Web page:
Tutorial 40: writing letters to men, part 2

Written by
Jerry Huntsinger
Added
April 10, 2010

Letters for businessmen

A single mailing rarely works. An extended campaign with multiple mailings is usually necessary. This may include pre-campaign announcements, pace-setting gifts, a series of letters, emails, telephone follow-ups, etc – there is no shortage of such techniques.

Usually a series of short letters is necessary. Your chances of getting the full attention of the businessman at any one time are rare.

He may seem to ignore your communication, but he tucks it away in the back of his mind. Then, your next appeal letter comes – and the next.

He doesn’t resent the series. Indeed, he may expect and require several letters from you, just to be sure you are serious.

Your series of letters gives him a framework of logic, necessary before he can arrive at a decision. Your persistent ‘knocking’ makes him feel important. In fact, it’s flattering. He may say, ‘all they want is my money’, but even that is a form of flattery.

Almost always send a personalised letter with first-class postage. A generic letter is the kiss of death in most offices. Assistants often stack mail in two piles – personal letters and non-personal letters.

Also, he is most likely to scan your letter if the layout is simple, easy to read and doesn’t make him work to understand what you are saying.

Usually, you will have the best response with a one or two-page letter.

The formal letter

A formal letter is really a game you play with the reader. And to win the game, you must disguise the motivation behind a screen of formality.

Several techniques can be used to achieve this goal:

1. Organise your material logically, with one argument leading to the next logical step.

2. State the purpose of the letter in the opening sentence. The purpose of this letter is to ’…’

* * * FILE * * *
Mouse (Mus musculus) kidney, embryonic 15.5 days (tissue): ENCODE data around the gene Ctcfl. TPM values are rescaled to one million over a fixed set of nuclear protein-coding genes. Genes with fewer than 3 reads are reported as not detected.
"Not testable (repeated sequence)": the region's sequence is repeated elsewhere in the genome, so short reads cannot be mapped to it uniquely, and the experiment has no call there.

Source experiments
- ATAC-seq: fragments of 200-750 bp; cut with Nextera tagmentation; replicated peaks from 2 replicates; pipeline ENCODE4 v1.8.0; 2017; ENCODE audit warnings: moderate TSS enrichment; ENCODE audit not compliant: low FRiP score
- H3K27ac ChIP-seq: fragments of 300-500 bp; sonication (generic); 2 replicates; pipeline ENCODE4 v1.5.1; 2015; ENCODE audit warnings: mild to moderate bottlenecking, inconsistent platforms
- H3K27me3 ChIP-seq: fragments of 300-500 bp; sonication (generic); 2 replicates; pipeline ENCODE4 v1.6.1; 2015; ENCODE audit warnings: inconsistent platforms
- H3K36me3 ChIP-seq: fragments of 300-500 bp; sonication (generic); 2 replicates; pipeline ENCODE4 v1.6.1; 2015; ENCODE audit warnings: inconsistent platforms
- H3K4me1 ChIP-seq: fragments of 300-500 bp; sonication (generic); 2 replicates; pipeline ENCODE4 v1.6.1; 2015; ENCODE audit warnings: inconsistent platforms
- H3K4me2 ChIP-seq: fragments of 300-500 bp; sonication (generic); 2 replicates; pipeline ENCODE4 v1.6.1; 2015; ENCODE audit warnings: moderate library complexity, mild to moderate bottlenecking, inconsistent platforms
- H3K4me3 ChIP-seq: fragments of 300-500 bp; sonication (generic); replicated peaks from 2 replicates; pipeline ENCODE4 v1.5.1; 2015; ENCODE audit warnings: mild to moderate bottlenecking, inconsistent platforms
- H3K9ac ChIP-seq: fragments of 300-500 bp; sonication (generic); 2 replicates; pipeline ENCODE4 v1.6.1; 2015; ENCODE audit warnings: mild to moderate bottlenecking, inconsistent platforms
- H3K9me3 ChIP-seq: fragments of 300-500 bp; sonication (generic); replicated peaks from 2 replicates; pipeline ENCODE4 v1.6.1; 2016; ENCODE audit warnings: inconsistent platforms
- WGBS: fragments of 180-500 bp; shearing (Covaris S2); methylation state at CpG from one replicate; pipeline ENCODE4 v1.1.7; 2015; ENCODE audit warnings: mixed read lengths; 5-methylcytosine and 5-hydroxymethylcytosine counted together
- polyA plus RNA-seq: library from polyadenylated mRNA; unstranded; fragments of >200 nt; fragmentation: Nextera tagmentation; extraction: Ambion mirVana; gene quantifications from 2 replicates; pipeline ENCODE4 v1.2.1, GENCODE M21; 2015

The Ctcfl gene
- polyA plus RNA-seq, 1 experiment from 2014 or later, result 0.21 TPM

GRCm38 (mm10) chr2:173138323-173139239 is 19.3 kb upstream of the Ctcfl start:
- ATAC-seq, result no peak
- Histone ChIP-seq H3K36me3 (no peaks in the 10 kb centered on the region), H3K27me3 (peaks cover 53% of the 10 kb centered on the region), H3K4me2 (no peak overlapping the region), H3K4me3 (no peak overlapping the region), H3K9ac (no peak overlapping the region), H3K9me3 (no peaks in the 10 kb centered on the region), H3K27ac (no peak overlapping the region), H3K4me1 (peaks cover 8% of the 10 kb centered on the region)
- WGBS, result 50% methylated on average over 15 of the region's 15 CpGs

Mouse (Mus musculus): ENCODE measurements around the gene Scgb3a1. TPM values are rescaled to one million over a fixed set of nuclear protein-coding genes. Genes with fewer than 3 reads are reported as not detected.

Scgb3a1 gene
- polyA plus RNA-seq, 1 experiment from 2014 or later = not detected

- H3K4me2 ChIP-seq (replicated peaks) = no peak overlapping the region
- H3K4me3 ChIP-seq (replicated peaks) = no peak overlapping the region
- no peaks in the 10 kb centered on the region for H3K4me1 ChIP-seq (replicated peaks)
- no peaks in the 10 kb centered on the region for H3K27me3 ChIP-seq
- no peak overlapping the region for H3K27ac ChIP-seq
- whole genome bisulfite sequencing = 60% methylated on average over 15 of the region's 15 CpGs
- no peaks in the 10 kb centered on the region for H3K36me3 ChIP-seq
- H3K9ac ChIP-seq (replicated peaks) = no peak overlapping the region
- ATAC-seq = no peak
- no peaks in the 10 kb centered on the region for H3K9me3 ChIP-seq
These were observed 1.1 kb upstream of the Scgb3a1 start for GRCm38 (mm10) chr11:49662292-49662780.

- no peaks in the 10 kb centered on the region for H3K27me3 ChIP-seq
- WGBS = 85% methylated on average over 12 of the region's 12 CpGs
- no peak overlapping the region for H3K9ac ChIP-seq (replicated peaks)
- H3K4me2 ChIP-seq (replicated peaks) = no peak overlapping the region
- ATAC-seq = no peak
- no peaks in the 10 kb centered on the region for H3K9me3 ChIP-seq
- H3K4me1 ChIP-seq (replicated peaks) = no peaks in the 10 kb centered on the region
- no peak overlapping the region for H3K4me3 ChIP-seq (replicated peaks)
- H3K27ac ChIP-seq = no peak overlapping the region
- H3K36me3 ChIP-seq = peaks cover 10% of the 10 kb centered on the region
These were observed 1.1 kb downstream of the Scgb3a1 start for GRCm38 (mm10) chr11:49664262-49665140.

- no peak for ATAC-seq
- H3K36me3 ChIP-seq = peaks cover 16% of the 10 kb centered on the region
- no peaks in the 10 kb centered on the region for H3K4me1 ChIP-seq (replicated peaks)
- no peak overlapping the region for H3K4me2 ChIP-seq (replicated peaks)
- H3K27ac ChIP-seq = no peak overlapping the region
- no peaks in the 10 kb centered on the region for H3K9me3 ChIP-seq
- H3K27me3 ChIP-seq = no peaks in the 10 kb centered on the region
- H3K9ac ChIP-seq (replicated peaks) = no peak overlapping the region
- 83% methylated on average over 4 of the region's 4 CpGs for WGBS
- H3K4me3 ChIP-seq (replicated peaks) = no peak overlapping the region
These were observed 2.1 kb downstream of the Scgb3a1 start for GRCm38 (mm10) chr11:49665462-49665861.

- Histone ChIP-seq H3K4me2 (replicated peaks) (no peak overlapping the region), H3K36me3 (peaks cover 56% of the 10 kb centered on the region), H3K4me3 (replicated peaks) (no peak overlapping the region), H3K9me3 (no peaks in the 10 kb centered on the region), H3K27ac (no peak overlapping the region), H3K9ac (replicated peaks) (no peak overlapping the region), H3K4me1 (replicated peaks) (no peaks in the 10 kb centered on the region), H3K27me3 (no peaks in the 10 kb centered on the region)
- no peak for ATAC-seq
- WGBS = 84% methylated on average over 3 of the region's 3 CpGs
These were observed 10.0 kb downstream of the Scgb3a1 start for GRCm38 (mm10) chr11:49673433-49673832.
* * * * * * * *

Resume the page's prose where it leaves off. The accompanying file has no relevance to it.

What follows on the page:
3. Summarise the request at the conclusion of the letter. ‘In summary, we are requesting your consideration of a $5,000 pledge toward the building fund and during the week of May 24, I’ll call you to receive your decision.’

4. Keep your grammar simple and precise. Don’t get stuffy. Continue to use colloquialisms and informal patterns of speech.

The college alumni letter

This is a tough letter to write. Should you be serious? Formal? Nostalgic?

In my experience, most of the usual emotional techniques used in direct mail fundraising will fail with alumni. I suspect this is because an alumnus expects his college appeal to be of a higher tone than the other charities to which he responds.

In a way, the alumni association is a part of his extended family.

This may be one reason why personalisation is so important. You can get by with non-personal newsletters, magazines and other communications. But to collect the money, your best chance is to be highly personal.

Also, writing to alumni is almost a waste of time unless you develop a strong campaign, either for the annual appeal, or for a special project. The one-shot letter simply won’t work. Alumni like goals and challenges. They like to be a part of a larger movement involving their former peers. And they like to win. Your letter must give them a chance to help make the victory possible.

The renewal letter

This again is one of those situations when strategy is more important than copy. A renewal letter must ‘sell’ the benefits of membership, the uniqueness of ‘belonging’, community responsibility – or simply the fear of being left out.

One technique is to write all the letters in the series at one time, establishing an exciting theme – a ‘hook’. Then, each letter pours into the theme as the campaign builds.

However, don’t fall into the trap of attempting to bypass the techniques of persuasion – motivation – action – involvement. Many alumni letters, for example, are just plain boring.

Short letters are appropriate in a renewal series and personalisation is vital, especially if there is an attempt to upgrade the level of giving.

In conclusion, writing fundraising letters for men is tough work. In many societies, the distinctions between men and women are disappearing.

But, as long as women still cry at weddings and men still kick the tyres on the used car, there will be a place for letters that motivate men.

© SOFII Foundation 2010-2014.

About the author: Lucy Gower

Lucy Gower

Lucy Gower is the innovation and development manager in the NSPCC's child protection and consultancy team.

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